### Code:

#### `PyTorch`

``````import pennylane as qml
import torch

n_wires = 4

torch.manual_seed(42)
params = {"weights": weights, "bias": bias}
opt = torch.optim.Adam([ weights, bias], lr=0.1)
loss_history = []

@qml.qnode(qml.device("default.qubit", wires=n_wires), diff_method="best")
def circuit(x, weights):

# Embedding Ansatz
for i in range(n_wires):
qml.RY(2*torch.arccos(x),wires = i)

# Variational Ansatz
for i in range(n_wires):
qml.RX(weights[i, 0], wires=i)
qml.RY(weights[i, 1], wires=i)
qml.RX(weights[i, 2], wires=i)
qml.CNOT(wires=[i, (i + 1) % n_wires])

# Total magnetization in z-direction as cost function
return qml.expval(qml.sum(*[qml.PauliZ(i) for i in range(n_wires)]))

def my_model(data, weights, bias):
return circuit(data, weights) + bias

def loss_fnc(params):
# Loss function of: du/dx = 1, u(0) = 0
u_pred = my_model(x, params["weights"], params["bias"])

loss_diff = torch.mean((dudx - torch.ones_like(dudx))**2)
loss_initial = torch.mean(my_model(torch.zeros_like(x),params["weights"], params["bias"])**2)

return loss_diff + loss_initial

def optimize(params, n=1000):
loss_history = []

for i in range(1,n+1):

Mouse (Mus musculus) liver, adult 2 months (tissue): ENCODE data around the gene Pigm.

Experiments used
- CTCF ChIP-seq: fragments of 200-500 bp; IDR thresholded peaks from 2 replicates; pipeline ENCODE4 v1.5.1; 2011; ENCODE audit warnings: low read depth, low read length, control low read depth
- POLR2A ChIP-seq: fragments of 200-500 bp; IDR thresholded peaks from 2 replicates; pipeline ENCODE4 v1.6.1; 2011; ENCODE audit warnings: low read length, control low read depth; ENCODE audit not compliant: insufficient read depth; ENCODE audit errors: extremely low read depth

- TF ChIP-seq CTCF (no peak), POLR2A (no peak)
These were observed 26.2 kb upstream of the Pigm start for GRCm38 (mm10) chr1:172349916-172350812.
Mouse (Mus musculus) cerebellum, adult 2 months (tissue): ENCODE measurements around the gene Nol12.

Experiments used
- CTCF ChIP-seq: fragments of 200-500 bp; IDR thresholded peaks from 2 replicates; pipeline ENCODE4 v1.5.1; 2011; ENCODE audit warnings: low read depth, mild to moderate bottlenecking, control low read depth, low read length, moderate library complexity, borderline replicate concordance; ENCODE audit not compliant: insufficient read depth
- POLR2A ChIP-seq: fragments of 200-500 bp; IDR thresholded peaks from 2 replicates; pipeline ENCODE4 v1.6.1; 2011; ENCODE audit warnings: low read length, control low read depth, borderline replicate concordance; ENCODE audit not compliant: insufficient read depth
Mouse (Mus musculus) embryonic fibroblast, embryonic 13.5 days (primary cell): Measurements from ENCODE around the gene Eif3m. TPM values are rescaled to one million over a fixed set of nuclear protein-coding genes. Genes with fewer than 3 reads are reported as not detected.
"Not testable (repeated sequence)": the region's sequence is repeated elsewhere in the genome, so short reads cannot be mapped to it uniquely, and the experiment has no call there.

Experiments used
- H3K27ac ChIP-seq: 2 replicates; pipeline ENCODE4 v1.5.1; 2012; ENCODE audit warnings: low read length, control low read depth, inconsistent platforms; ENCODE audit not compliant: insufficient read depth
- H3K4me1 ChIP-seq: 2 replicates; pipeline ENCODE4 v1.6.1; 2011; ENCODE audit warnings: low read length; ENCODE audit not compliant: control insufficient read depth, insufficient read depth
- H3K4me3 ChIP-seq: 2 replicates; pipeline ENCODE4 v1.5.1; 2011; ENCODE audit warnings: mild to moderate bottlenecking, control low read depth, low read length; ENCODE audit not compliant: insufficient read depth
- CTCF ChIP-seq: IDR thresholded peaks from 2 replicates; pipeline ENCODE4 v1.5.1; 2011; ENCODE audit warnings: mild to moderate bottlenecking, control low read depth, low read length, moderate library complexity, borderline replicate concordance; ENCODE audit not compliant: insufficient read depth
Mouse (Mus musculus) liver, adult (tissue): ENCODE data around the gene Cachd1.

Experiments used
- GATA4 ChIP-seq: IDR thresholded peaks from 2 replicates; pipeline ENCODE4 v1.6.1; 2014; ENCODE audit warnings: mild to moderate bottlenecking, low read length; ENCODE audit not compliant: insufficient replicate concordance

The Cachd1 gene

loss_val = loss_fnc(params)
loss_val.backward()
opt.step()
if i%100 == 0: print(f"Step: {i}  Loss: {loss_val}")
loss_history.append(loss_val)

return params, loss_history

%timeit -r1 -n1 optimize(params)
``````

#### `default.qubit` with `jax.jit`

``````import pennylane as qml
import jax
from jax import numpy as jnp
import optax

n_wires = 4
weights = jnp.ones((n_wires,3))
bias = jnp.array(0.)
params = {"weights": weights, "bias": bias}
opt_state = opt.init(params)

@qml.qnode(qml.device("default.qubit", wires=n_wires), diff_method="best")
def circuit(x, weights):

# Embedding Ansatz
for i in range(n_wires):
qml.RY(2*jnp.arccos(x),wires = i)

# Variational Ansatz
for i in range(n_wires):
qml.RX(weights[i, 0], wires=i)
qml.RY(weights[i, 1], wires=i)
qml.RX(weights[i, 2], wires=i)
qml.CNOT(wires=[i, (i + 1) % n_wires])

# Total magnetization in z-direction as cost function
return qml.expval(qml.sum(*[qml.PauliZ(i) for i in range(n_wires)]))

@jax.jit
def my_model(data, weights, bias):
return circuit(data, weights) + bias

@jax.jit
def loss_fnc(params):
# Loss function of: du/dx = 1, u(0) = 0
x = jnp.linspace(0,0.99,11)
dudx = jnp.array([_dudx(i, params["weights"], params["bias"]) for i in x])

loss_diff = jnp.mean((dudx - jnp.ones_like(dudx))**2)
loss_initial = jnp.mean(my_model(jnp.zeros_like(x),params["weights"], params["bias"])**2)

return loss_diff + loss_initial

def optimize(params, opt_state, n=1000):
loss_history = []

for i in range(1,n+1):
if i%100 == 0: jax.debug.print("Step: {i}  Loss: {loss_val}", i=i, loss_val=loss_val)
loss_history.append(loss_val)

return params, opt_state, loss_history

%timeit -r1 -n1 optimize(params, opt_state)